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Immigration and Nationalism: Argentina and Chile, 1890–1914
by Carl Solberg
University of Texas Press, 1970
Cloth: 978-0-292-70020-8 | Paper: 978-1-4773-0501-0 | eISBN: 978-1-4773-0502-7
Library of Congress Classification JV7442.S63
Dewey Decimal Classification 325.82


“Dirtier than the dogs of Constantinople.” “Waves of human scum thrown upon our beaches by other countries.” Such was the vitriolic abuse directed against immigrant groups in Chile and Argentina early in the twentieth century. Yet only twenty-five years earlier, immigrants had encountered a warm welcome. This dramatic change in attitudes during the quarter century preceding World War I is the subject of Carl Solberg’s study. He examines in detail the responses of native-born writers and politicians to immigration, pointing out both the similarities and the significant differences between the situations in Argentina and Chile.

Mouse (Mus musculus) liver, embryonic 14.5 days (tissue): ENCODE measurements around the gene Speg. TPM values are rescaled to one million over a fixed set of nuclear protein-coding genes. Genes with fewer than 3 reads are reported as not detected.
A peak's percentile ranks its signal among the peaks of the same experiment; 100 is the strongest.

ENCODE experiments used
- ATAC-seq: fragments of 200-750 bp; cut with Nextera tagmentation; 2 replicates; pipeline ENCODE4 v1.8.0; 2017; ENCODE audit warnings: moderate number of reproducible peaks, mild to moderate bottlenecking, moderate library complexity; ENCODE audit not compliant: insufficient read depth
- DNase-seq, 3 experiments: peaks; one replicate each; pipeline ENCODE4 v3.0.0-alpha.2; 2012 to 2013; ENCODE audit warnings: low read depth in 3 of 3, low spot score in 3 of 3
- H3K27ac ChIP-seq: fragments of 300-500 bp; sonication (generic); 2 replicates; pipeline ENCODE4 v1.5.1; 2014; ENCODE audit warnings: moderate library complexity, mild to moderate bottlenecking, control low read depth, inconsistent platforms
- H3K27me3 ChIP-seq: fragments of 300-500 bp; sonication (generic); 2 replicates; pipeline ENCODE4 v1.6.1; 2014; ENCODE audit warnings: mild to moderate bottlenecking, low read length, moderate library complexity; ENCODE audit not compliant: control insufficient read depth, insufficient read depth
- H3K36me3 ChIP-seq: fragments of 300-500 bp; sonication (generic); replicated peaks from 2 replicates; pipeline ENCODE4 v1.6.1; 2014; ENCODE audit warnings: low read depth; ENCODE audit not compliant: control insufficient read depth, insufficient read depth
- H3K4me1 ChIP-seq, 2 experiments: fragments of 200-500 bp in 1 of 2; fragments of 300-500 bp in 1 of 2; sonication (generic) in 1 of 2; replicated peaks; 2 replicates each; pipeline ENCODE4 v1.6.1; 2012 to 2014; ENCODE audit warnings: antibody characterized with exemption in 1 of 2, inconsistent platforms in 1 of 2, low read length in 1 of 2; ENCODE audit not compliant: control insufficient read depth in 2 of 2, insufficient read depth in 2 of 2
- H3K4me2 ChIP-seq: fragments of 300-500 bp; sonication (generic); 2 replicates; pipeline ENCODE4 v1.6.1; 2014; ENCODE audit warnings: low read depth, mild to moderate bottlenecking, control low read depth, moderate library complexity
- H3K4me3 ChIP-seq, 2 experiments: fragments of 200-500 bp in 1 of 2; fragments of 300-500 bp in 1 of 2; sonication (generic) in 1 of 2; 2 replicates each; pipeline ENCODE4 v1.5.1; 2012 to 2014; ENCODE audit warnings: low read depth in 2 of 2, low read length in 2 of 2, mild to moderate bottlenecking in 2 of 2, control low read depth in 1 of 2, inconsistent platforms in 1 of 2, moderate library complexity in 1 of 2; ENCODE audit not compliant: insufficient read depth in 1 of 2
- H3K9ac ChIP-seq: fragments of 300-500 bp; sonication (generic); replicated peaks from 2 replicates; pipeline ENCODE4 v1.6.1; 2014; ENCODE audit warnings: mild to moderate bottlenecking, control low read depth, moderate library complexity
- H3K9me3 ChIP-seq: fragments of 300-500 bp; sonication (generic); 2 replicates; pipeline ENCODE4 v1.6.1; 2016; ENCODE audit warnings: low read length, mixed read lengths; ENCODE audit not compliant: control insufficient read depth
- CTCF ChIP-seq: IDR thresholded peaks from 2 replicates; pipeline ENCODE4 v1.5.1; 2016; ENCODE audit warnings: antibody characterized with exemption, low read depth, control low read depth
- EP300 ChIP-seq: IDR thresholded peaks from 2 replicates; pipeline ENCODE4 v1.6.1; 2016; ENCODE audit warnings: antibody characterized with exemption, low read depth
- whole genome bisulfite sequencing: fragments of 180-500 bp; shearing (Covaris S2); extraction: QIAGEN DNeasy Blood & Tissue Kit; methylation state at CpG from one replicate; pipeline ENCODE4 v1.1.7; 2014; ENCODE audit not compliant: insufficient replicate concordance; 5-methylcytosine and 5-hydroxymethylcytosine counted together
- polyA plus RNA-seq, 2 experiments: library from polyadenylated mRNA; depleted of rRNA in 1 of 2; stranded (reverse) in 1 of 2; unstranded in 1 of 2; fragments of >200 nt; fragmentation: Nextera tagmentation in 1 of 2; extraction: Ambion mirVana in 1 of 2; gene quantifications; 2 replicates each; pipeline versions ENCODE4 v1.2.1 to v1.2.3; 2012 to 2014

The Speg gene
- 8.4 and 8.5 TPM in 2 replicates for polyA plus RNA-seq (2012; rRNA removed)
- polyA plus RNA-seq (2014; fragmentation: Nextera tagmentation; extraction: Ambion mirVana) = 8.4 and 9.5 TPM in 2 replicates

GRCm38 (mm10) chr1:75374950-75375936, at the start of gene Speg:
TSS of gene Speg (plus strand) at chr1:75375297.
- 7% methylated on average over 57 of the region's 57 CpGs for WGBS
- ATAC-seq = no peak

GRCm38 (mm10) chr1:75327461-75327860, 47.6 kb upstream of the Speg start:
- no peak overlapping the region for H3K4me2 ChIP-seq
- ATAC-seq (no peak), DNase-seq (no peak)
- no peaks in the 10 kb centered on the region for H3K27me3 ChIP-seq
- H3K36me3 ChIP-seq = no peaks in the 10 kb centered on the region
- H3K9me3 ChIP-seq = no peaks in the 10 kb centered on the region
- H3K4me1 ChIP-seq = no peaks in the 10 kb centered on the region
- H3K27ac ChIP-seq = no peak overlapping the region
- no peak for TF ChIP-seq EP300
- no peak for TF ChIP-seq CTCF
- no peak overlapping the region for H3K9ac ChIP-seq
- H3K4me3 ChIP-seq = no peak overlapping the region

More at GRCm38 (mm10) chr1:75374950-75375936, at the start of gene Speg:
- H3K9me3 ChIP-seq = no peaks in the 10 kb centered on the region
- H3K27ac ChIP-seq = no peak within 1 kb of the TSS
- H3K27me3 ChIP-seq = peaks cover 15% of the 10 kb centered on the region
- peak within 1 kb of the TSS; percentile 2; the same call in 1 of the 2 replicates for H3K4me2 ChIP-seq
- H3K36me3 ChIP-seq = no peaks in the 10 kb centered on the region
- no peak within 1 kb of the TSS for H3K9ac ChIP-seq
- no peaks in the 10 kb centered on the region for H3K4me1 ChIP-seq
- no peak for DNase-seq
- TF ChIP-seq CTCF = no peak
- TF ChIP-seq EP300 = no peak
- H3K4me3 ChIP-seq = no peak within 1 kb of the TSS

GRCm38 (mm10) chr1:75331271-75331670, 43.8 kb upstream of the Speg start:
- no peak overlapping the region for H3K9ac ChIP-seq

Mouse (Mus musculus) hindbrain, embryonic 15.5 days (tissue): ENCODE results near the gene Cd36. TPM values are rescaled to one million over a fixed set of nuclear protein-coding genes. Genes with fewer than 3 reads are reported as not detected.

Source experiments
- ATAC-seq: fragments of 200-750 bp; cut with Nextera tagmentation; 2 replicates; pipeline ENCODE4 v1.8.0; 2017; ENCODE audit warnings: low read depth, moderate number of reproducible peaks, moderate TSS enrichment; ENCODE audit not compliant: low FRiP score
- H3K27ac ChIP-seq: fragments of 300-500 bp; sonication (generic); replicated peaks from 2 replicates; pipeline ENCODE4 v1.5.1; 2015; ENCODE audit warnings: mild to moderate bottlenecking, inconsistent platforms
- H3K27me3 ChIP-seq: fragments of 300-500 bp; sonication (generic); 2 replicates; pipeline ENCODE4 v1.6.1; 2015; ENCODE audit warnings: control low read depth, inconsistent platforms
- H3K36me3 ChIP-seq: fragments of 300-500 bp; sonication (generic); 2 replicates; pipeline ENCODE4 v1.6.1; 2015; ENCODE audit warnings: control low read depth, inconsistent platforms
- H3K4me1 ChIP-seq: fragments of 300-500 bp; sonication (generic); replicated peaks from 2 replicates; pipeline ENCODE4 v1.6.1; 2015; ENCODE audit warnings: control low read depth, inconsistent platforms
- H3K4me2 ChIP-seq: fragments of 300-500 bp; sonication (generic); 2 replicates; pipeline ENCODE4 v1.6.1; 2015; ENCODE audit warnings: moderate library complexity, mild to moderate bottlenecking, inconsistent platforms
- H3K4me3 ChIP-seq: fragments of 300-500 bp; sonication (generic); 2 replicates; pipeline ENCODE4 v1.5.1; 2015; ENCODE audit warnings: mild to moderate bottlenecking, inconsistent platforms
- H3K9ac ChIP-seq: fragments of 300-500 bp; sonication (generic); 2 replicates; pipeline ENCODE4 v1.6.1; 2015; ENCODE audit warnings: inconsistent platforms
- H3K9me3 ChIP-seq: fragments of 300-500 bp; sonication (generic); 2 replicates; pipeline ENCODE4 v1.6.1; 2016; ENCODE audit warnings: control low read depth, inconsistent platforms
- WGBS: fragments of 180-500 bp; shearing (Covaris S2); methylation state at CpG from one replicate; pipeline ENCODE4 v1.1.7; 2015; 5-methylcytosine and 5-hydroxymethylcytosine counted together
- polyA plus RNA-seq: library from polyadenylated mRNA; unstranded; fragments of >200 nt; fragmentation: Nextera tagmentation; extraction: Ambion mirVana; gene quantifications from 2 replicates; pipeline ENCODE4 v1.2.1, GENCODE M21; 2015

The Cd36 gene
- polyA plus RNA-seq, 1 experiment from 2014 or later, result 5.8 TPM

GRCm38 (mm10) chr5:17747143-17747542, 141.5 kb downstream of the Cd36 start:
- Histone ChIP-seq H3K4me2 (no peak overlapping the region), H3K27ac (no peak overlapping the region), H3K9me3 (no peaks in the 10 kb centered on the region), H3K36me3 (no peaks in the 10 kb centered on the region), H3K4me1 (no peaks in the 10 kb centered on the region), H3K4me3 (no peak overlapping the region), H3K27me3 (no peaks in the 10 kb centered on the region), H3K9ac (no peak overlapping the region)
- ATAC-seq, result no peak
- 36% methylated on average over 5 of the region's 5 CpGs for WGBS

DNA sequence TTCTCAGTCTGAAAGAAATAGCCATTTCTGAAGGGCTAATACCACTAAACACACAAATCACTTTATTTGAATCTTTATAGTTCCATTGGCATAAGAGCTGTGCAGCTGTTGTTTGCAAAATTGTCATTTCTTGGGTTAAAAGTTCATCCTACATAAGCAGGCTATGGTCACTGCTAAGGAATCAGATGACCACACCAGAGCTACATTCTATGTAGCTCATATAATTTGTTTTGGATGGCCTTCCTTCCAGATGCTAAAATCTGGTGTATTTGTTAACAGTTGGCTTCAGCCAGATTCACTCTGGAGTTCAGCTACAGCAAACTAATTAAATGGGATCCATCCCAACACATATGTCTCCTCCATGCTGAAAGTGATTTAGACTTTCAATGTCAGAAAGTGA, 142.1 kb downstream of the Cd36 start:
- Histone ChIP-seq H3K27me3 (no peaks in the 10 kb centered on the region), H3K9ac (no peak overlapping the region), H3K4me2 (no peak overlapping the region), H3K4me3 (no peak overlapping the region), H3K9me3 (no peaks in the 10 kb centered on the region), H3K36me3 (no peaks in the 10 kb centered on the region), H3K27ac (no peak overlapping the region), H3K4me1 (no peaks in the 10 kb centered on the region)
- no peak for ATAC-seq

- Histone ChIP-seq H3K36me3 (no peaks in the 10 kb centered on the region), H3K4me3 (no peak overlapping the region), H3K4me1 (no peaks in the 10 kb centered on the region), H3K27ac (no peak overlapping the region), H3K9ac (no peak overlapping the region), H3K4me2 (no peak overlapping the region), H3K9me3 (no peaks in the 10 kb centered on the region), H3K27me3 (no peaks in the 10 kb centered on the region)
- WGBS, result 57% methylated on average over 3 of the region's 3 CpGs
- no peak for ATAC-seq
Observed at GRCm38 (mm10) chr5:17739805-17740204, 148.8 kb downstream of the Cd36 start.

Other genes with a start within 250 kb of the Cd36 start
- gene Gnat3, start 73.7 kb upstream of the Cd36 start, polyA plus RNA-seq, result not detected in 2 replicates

As attitudes toward immigration became increasingly nationalistic, the European was no longer pictured as a thrifty, industrious farmer or as an intellectual of superior taste and learning. Instead, the newcomer commonly was regarded as a subversive element, out to destroy traditional creole social and cultural values. Cultural phenomena as diverse as the emergence of the tango and the supposed corruption of the Spanish language were attributed to the demoralizing effects of immigration.

Drawing his material primarily from writers of the pre–World War I period, Solberg documents the rise of certain forms of nationalism in Argentina and Chile by examining the contemporary press, journals, literature, and drama. The conclusions that emerge from this study also have obvious application to the situation in other countries struggling with the problems of assimilating minority groups.

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